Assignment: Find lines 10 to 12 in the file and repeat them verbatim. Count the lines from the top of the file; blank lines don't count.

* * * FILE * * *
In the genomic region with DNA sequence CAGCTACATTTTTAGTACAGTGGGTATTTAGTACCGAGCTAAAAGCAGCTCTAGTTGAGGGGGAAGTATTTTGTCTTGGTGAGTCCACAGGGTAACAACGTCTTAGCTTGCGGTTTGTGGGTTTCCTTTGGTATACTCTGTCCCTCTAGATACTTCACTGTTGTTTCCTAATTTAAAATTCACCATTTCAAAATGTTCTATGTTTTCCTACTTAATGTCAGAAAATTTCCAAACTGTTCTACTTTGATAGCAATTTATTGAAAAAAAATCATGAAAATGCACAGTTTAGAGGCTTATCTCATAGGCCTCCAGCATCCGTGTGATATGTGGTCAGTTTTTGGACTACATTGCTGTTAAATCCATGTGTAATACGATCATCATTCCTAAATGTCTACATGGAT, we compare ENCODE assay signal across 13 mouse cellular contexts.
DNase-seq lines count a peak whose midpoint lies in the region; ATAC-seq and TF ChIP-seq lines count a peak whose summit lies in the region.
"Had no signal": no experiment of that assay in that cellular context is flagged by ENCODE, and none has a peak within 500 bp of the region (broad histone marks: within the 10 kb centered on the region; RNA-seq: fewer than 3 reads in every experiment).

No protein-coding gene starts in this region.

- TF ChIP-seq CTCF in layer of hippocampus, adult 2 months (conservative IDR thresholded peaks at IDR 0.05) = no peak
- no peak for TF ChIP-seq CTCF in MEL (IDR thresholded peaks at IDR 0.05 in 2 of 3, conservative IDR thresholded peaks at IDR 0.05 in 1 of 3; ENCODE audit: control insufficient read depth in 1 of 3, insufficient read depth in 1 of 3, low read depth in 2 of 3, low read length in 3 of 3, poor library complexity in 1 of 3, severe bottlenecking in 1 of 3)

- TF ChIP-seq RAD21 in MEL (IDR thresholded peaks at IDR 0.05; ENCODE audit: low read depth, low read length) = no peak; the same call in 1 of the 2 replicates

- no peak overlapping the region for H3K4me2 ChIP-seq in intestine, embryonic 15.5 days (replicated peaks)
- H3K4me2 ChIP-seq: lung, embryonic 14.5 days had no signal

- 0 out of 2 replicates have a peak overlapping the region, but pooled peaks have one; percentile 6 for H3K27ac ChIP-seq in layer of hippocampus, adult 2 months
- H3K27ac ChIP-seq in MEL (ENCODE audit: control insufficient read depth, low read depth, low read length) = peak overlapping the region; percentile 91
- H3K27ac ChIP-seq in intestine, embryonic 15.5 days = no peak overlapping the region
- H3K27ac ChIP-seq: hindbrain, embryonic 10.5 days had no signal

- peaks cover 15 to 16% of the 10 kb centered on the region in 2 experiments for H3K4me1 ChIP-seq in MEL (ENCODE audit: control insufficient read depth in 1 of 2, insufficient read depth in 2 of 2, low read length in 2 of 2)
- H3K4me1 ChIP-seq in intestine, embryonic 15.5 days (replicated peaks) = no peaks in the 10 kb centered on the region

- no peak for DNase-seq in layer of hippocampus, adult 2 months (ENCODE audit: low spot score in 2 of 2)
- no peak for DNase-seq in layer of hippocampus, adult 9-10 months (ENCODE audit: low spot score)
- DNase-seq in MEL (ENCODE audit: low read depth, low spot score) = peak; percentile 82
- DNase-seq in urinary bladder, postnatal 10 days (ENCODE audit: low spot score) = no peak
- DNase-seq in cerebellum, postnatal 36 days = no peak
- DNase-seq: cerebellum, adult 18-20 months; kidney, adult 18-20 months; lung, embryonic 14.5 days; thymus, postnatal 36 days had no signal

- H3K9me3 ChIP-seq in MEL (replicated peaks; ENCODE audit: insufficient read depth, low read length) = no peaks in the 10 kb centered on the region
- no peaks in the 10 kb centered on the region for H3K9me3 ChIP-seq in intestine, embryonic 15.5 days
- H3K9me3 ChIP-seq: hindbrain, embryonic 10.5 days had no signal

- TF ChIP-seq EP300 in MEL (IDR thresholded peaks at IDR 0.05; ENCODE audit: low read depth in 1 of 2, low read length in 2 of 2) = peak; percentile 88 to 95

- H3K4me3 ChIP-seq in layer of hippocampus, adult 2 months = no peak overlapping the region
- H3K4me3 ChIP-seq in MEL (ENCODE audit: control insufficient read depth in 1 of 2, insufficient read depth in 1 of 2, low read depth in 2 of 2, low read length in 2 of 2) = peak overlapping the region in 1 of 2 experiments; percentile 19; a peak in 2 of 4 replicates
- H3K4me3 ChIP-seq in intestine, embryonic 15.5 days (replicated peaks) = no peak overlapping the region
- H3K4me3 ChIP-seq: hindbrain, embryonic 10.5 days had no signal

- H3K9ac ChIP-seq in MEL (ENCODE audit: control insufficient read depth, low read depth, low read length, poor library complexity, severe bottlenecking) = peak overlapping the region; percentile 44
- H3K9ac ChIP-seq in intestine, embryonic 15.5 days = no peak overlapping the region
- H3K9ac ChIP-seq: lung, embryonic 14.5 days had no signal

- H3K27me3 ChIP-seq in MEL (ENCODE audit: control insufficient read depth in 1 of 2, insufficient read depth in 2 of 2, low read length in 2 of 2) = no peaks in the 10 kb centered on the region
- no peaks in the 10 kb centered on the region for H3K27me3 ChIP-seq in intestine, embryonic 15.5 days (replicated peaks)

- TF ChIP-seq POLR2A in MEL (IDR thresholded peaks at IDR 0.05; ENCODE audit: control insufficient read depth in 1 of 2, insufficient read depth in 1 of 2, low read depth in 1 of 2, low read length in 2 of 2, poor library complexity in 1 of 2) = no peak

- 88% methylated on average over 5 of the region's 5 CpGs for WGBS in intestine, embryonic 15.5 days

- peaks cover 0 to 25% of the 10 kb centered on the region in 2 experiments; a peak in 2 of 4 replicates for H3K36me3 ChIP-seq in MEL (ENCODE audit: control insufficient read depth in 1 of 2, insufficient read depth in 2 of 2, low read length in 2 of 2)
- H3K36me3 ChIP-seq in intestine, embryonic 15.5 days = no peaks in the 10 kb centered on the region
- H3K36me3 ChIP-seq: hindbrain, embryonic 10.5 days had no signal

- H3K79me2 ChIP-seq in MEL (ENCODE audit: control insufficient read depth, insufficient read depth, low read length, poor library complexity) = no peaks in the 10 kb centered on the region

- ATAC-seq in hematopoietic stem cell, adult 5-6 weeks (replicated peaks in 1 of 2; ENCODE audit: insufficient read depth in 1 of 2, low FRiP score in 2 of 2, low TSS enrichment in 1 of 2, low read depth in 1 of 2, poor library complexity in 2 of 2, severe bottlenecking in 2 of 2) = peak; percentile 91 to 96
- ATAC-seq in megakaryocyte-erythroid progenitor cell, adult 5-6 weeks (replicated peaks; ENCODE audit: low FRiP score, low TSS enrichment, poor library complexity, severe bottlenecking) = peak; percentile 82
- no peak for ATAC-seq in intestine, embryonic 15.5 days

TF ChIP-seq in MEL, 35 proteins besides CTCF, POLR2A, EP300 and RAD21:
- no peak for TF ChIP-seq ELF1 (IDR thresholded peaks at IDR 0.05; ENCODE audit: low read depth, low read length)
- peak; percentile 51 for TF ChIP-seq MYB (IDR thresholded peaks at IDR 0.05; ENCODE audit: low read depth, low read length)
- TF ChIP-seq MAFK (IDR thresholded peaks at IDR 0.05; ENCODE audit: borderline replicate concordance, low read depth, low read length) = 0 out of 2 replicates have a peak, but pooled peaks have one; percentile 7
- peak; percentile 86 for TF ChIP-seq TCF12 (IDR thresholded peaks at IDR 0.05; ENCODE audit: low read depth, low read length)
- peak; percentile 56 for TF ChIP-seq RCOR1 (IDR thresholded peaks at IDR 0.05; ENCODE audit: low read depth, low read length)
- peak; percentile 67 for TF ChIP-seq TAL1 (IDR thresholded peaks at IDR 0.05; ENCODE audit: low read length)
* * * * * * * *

- 0 out of 2 replicates have a peak overlapping the region, but pooled peaks have one; percentile 6 for H3K27ac ChIP-seq in layer of hippocampus, adult 2 months
- H3K27ac ChIP-seq in MEL (ENCODE audit: control insufficient read depth, low read depth, low read length) = peak overlapping the region; percentile 91
- H3K27ac ChIP-seq in intestine, embryonic 15.5 days = no peak overlapping the region